Canada hosts talks on Global Plastics Treaty
Set to be the biggest international agreement since the 2015 Paris Agreement, a cabal of globalists has descended upon Ottawa to draft an international legally binding Plastics Treaty to force countries to track all plastics at all times.

Keean Bexte

April 23, 2024

A cabal of globalists has descended upon Ottawa to draft an international legally binding Plastics Treaty to force countries to track all plastics on the globe at all times throughout their lifecycle.

Canada hosts talks on Global Plastics Treaty

Set to be the biggest international agreement since the Paris Agreement of 2015, over 3,500 lobbyists, business tycoons, politicians, scientists, and environmental NGOs arrived at the Shaw Centre in Ottawa this morning for the biggest discussion on the Plastics Treaty since it was conceived in 2022, with the final talk scheduled for December 1, 2024, in Busan, South Korea.

The talks and regulations are being led and drafted by the United Nations Environment Assembly (UNEA) and the UN Environment Programme (UNEP). And unsurprisingly, the WHO and WEF are already cheerleading the inevitable loss of national sovereignty the Plastics Treaty will bring.

“Against the backdrop of geopolitical turmoil, the UN Environment Assembly shows multilateral cooperation at its best,” said Espen Barth Eide, the President of UNEA-5 and Norway’s Environment Minister, in a press release. “Plastic pollution has grown into an epidemic. With today’s resolution we are officially on track for a cure.”

Speaking to Reuters, the Chair of Negotiations, Andres Gomez Carrion, said, “It’s a crucial moment of this process. One of the biggest challenges is to define where the plastics lifecycle starts and define what sustainable production and consumption is.”

Canada announces the Federal Plastics Registry one day before treaty talks

Not by coincidence, just one day ahead of the meetings in Ottawa, Canada’s Environment Minister, Steven Guilbeault, announced Canada’s very own Federal Plastics Registry in line with the Plastics Treaty, giving the world a look at what will be expected under the new global regime.

As per a Government of Canada news release, the government will establish a Federal Plastics Registry that will require companies (including resin manufacturers, service providers, and producers of plastic products) to produce annual reports on all plastics, their types, imports, and where they end up in various markets.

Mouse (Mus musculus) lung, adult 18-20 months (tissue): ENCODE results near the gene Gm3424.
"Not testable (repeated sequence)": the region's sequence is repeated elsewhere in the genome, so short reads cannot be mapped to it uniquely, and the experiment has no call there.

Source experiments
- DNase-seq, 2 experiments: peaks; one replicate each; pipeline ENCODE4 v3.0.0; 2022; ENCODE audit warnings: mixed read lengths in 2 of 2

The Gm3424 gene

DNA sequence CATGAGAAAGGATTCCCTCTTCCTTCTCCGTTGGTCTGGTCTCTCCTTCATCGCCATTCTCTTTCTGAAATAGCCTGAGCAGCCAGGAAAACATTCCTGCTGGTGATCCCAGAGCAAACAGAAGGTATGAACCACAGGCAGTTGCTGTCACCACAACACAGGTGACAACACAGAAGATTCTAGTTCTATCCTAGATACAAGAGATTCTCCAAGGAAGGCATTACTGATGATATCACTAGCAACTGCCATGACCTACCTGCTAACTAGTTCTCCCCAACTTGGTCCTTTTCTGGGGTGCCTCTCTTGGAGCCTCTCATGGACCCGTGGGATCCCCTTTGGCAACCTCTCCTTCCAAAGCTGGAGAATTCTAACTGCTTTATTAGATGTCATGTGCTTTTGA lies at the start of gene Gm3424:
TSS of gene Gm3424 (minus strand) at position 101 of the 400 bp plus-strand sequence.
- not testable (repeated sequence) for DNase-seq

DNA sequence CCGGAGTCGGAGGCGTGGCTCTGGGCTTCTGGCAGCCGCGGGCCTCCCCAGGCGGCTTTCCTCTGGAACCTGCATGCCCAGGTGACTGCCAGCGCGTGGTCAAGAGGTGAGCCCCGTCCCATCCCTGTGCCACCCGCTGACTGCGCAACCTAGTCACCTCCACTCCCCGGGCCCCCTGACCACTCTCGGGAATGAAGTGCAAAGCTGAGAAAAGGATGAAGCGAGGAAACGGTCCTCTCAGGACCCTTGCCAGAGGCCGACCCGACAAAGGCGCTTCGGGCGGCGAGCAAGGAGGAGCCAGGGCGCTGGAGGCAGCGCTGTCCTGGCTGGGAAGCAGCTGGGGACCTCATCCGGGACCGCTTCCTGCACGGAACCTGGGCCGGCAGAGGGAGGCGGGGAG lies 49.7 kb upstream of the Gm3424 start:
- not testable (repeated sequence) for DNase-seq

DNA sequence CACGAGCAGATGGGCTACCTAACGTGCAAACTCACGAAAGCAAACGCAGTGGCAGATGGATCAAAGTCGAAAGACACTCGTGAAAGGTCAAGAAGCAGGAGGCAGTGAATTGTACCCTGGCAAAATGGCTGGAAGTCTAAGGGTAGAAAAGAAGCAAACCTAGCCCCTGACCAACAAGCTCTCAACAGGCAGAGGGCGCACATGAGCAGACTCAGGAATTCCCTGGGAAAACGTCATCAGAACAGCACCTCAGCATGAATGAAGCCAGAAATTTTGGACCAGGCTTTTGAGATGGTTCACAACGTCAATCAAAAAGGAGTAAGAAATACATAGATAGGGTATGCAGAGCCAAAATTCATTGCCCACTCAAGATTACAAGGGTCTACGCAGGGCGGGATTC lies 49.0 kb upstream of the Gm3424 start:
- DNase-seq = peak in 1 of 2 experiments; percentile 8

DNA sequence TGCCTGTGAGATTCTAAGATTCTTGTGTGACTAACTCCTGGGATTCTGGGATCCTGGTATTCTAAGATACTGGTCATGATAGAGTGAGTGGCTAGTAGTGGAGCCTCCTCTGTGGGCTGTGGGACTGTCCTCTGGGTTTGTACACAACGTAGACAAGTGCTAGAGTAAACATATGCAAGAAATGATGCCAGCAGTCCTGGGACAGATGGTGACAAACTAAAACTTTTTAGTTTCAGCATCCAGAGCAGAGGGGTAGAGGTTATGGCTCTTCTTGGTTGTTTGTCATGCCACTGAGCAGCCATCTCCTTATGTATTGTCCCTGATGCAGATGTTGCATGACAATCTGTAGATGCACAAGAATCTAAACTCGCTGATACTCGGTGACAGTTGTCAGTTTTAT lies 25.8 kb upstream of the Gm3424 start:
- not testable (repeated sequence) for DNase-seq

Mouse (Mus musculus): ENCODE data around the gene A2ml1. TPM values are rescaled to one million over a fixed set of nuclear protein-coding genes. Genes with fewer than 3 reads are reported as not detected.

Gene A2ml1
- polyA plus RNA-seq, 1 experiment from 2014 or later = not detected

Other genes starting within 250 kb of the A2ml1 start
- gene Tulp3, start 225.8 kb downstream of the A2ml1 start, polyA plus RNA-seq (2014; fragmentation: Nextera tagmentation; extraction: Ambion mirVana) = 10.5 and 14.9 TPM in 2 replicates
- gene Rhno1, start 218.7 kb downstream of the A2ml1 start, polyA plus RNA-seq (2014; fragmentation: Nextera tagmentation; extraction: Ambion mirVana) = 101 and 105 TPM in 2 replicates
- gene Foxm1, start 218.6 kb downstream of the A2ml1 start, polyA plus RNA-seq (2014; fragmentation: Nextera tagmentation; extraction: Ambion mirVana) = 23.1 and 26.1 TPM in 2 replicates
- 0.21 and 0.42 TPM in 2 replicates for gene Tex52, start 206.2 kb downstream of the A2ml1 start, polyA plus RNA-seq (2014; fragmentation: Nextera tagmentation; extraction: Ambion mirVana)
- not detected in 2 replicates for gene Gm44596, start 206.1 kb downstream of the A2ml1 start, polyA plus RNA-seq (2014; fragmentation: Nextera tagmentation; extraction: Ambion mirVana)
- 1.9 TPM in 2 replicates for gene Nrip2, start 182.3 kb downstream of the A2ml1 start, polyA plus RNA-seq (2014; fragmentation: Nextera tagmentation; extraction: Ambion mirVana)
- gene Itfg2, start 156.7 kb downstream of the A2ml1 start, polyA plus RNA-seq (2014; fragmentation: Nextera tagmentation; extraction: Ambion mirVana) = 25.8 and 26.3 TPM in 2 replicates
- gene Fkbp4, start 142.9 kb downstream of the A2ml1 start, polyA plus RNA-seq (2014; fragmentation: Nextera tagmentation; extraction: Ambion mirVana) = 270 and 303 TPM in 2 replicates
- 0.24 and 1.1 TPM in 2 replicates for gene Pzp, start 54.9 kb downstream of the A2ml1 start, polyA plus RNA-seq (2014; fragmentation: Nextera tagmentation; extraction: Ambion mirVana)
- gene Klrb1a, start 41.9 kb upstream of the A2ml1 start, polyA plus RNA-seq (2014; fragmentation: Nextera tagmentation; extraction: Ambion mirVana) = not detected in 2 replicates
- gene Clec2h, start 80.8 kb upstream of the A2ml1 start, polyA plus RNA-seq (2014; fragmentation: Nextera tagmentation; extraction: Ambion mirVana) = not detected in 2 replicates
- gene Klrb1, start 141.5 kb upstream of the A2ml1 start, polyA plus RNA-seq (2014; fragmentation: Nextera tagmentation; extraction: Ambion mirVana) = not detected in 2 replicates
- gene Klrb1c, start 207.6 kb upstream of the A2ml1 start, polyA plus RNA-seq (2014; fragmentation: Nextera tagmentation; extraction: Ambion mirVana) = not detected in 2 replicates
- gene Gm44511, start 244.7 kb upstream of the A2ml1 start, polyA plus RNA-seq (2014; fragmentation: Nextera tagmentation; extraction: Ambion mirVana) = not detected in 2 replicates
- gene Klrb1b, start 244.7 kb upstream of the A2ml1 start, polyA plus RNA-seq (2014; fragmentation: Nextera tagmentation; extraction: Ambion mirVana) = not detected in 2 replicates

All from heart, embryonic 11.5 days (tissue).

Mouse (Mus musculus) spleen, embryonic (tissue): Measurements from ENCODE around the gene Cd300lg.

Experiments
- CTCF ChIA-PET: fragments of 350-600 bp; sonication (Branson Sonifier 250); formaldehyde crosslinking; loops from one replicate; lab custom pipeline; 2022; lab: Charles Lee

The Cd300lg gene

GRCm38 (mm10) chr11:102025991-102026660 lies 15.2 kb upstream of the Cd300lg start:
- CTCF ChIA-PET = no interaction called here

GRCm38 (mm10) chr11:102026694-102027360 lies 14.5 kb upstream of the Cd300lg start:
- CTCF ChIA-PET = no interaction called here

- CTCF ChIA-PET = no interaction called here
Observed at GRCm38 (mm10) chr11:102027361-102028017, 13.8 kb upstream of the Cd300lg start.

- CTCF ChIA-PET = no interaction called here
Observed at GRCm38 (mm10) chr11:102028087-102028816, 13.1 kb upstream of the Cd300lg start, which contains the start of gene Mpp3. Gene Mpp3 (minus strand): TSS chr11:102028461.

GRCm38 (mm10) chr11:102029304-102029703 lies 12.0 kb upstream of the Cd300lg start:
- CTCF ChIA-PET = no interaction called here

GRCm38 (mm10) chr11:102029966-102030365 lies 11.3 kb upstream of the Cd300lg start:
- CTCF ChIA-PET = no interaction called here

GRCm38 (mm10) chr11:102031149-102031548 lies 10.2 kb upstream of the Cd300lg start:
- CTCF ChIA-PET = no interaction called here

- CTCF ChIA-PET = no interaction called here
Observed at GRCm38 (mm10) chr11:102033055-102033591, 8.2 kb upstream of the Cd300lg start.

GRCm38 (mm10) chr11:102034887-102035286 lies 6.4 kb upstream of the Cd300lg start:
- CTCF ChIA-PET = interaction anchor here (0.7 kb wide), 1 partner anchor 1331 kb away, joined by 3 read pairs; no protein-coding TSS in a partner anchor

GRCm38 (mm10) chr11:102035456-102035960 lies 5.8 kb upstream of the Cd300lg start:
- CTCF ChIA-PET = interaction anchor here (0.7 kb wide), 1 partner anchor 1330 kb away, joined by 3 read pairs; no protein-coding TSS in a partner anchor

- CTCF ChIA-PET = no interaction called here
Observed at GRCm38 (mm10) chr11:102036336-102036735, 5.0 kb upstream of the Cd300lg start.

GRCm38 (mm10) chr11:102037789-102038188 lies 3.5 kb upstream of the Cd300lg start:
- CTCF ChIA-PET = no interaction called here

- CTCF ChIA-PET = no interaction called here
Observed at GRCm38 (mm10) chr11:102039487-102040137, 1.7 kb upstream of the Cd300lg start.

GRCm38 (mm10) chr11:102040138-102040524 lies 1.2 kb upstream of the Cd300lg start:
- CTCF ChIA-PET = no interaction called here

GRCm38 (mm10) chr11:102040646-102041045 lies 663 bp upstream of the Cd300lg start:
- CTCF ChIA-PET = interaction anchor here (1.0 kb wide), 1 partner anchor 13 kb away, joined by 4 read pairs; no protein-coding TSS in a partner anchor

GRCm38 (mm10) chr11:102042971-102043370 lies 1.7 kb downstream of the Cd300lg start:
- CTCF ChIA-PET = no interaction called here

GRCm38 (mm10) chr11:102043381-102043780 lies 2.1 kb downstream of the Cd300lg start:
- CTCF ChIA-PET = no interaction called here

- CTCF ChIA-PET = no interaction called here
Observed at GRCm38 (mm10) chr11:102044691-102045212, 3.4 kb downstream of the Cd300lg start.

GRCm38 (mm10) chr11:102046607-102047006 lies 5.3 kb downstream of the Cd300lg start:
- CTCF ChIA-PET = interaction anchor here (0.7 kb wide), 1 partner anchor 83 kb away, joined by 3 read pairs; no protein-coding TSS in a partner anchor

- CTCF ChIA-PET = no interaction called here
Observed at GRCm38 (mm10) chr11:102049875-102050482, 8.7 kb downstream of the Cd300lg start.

“Reporting on the amount of packaging and other plastic waste generated on industrial, commercial and institutional (ICI) premises will be mandatory,” the government writes.

They will also be required to produce reports and monitor how much of the plastic is collected for diversion, reused, repaired, remanufactured, refurbished, recycled, or reprocessed, as well as how much ends up in landfills or is incinerated.

This is, of course, entirely impossible. And when questioned on how companies could possibly track all plastics throughout all stages of their lifecycle, Guilbeault couldn’t give an answer, saying that he’s sure businesses will just “figure it out” or face the consequences.

What is Big Business saying about the Plastics Treaty

However, while multinational corporations are taking a cautious approach given that they rely on plastics for distribution and practically every part of production, they are not opposed to the Treaty. On the contrary, they are all for the eventual banning of all plastics.

According to an article from the Business Coalition for a Global Plastics Treaty, the top of their agenda includes “A core obligation for all parties to the treaty to implement restrictions and phase-outs in a globally coordinated manner where plastic-containing products hinder progress towards a circular economy, pose critical health risks or have a high risk of ending up in nature.”

They also say they want “all parties to the treaty to implement mandatory product design requirements, based on clear definitions and harmonised criteria” and for “all parties to the treaty to implement Extended Producer Responsibility (EPR) regulations based on common modalities, yet differentiated timelines for their implementation.”

Put simply, they are advocating for an end to plastics on the condition that regulations on designs and mandatory tracking are put in place that are nearly unfollowable and will make it impossible for small businesses (their competitors) to operate legally.

Representing the Business Coalition are executives from Amcor, L’Oréal, Mars, Nestle, Pepsi, Coca-Cola, Walmart, and many more.

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